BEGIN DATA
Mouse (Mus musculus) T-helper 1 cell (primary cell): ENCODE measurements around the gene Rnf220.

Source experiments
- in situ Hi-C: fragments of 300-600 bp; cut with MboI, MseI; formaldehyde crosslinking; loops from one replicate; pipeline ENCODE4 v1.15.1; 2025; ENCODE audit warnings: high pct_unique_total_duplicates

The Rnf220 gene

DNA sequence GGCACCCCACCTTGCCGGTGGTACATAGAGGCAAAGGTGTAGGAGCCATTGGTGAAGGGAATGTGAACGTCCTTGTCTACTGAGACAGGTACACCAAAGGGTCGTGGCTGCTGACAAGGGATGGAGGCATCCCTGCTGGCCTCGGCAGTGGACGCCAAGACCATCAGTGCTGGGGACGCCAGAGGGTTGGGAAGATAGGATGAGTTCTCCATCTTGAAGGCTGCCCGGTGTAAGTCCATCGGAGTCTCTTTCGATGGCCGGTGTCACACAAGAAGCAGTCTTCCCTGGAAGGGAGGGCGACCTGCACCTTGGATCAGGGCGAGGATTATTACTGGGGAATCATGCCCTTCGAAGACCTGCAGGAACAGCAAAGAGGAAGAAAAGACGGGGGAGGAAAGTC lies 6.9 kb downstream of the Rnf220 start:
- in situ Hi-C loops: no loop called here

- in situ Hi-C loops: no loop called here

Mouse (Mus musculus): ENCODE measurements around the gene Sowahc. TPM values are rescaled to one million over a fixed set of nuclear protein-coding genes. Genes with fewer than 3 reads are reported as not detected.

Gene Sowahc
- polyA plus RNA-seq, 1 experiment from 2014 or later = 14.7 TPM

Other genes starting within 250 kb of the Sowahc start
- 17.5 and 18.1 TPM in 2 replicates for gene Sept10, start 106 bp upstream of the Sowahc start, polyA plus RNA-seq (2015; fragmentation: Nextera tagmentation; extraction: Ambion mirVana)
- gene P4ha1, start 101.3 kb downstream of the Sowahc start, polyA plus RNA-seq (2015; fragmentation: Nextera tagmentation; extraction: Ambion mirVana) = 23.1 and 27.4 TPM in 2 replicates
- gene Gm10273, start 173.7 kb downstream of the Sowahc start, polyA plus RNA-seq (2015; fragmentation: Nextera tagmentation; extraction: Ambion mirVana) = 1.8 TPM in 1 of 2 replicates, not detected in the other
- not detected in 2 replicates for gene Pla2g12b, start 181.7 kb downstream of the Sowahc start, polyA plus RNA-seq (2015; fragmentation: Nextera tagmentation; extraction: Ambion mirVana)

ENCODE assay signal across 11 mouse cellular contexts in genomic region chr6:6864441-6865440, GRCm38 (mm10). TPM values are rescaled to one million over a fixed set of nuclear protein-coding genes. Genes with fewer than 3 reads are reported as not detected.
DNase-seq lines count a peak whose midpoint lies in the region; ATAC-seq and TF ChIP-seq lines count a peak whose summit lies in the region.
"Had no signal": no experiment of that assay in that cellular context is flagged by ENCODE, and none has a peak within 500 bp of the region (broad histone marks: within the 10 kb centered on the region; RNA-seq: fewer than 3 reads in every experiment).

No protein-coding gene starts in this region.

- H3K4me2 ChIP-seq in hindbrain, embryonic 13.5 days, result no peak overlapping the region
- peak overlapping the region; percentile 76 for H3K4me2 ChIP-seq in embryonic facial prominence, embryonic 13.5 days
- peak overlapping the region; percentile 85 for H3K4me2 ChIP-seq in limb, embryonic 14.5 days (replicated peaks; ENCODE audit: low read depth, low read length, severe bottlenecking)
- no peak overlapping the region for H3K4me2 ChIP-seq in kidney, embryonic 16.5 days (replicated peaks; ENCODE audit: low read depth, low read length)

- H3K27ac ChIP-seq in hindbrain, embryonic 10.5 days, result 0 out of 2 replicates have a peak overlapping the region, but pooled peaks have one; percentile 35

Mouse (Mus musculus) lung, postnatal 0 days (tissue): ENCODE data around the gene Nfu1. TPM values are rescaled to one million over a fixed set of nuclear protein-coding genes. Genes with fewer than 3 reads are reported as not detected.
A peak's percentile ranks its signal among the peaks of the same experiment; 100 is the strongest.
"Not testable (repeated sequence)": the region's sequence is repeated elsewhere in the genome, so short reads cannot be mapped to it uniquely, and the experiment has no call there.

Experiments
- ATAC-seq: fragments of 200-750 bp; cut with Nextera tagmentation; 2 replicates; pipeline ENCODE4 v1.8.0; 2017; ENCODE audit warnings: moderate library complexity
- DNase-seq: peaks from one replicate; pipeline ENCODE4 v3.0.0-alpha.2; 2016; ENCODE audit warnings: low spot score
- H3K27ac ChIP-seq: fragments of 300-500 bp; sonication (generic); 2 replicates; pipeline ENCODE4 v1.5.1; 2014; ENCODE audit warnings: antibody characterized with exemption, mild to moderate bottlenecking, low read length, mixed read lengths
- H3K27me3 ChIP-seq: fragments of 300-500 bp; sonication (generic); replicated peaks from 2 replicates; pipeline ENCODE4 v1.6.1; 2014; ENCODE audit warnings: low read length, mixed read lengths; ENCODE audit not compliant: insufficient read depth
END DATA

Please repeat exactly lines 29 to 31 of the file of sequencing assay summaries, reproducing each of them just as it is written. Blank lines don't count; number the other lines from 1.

- ATAC-seq: fragments of 200-750 bp; cut with Nextera tagmentation; 2 replicates; pipeline ENCODE4 v1.8.0; 2017; ENCODE audit warnings: moderate library complexity
- DNase-seq: peaks from one replicate; pipeline ENCODE4 v3.0.0-alpha.2; 2016; ENCODE audit warnings: low spot score
- H3K27ac ChIP-seq: fragments of 300-500 bp; sonication (generic); 2 replicates; pipeline ENCODE4 v1.5.1; 2014; ENCODE audit warnings: antibody characterized with exemption, mild to moderate bottlenecking, low read length, mixed read lengths